“The Register was a great newspaper; at the time it had won more Pulitzer prizes than any other newspaper save The New York Times.”
    Actually, it was more Pulitzers in national reporting than any paper but the NY Times, not total Pulitzers. Details, details.
    But the Register was a great paper

  7. Anthony Breznican says:

    I found a link to this page via David Carr’s Twitter feed today, and though none of this is news to me it still made my blood pressure soar to be reminded of it.

    My five years as a reporter working for USA Today almost exactly paralleled Mr. Dubow’s run as CEO. (I left for another job in January, thankfully.) I never met him (he wasn’t big on employee outreach), but like many of my colleagues I felt the sting of his poor stewardship of our company. There was little innovation or imagination at the executive levels under his so-called “leadership,” a word that sticks in the throat when mentioned in reference to Dubow. Instead, he laid off as many people as possible, repeatedly furloughed the rest and collected millions upon millions in bonuses for himself and his fellow executives (sometimes, perversely, for “cost cutting”.) I don’t call that running a company — I call it picking your employees’ pockets.

    His $37.1 million parachute is the final insult. If I were still a Gannett stockholder, I would be raging over what this man has done.

    Imagine reaching the height of your profession — CEO of a major media company — and all you do is damage: he hurt journalism across the country and in many small communities, he hurt Gannett by decimating (twice over) and demoralizing its workforce, and managed debt and made acquisitions in a way that, as Peter noted, led to the stock price plummeting from $72 a share to $10.

    What does he have to look back on with pride? Golf applause from Wall Street for cutting costs — a temporary fix at best for a company that needed more strength, not less? He was like a primitive doctor trying to fix a curable illness through bleeding instead of actual medicine.

    Steve Jobs will be remembered for spurring creativity, for giving tens of thousands high-paying, stimulating new jobs, for offering the world countless products that improve our lives (and may even save journalism from the likes of Dubow and his ilk.)

    Gannett’s former CEO will be remembered only for the opposite — if he is remembered at all.

    Craig Du-who?

  8. Jim Hopkins says:


    For more details on Dubow’s $37.1 exit payout, you may be interested in reading my original post on the subject, which I wrote a month ago.



  9. Pingback: Gannett Lavishes Severance Pay on Departing CEO | Newspaper Death Watch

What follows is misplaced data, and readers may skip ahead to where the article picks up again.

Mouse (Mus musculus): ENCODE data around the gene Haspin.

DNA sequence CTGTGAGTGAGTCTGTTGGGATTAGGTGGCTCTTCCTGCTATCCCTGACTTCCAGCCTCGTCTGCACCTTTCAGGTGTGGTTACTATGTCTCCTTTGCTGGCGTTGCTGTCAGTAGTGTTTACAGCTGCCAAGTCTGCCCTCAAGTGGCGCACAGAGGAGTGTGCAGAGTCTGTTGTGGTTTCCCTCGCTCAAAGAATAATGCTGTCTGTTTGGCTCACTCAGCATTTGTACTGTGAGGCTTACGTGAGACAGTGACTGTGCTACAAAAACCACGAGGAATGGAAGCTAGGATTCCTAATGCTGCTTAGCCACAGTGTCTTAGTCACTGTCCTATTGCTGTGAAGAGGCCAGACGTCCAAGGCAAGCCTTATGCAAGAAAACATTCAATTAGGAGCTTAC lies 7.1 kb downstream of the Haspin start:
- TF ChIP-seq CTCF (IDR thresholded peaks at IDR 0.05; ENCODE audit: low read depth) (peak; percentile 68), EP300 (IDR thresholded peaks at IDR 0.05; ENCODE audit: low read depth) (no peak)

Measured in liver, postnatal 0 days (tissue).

10. Nick says:

    I found a link to this post on I posted this comment at the end of their blog post:

    Gannett? How about Tribune executives??!! This is from LAST WEEK:

    After years and years of laying off journalists at the LA Times, Chicago Tribune, and other news outlets, they got approval from a judge to reward themselves with millions in bonuses that are apparently “critically important to maintain proper incentives for the management team.”

    I mean, obviously I’m just a little peon who doesn’t understand the big picture here, but from my perspective (laid off from the Tribune company a few years back while making a miniscule salary) it sure feels more than a little unfair…

  11. Frank says:


    I could give a rip about Gannett and Gannettoids. I do care about intellectual rigor.

    Comparing Steve Jobs (RIP) and a Gannettoid is like comparing Einstein and lab manager. Weird, bizarre and odd.

    Opinions are like butt-holes — everyone has one. Clear thinking is another.

  12. Pingback: Should Gannett CEO Dubow have been rewarded for company’s decline? | Astrid Bidanec

  13. Kathleen Laufenberg says:

    Very well done. I’ve shared this on my Facebook page as well.

  14. HBarca says:

    None of this is weird or odd. This is the corporate common practice. Boards are filled with cronies of the CEOs, particularly on the compensation committees. They are thieves of value for their companies and are rewarded for it right to the moment (i.e. Tribune) the company collapses. Couldn’t the judge on Tribune ask the lawyers demanding the executive bonuses a simple question: “Where are these people going to go? They drove this company into bankruptcy? They didn’t challenge a unethical, corrupt top management. They profited from the misery of their fellows. Who would hire such people? The answer: Nobody.”

  15. Harry Eagar says:


    It is much more difficult to manage a company in a declining sector than in an expanding one, and usually not as well compensated when you do a good job.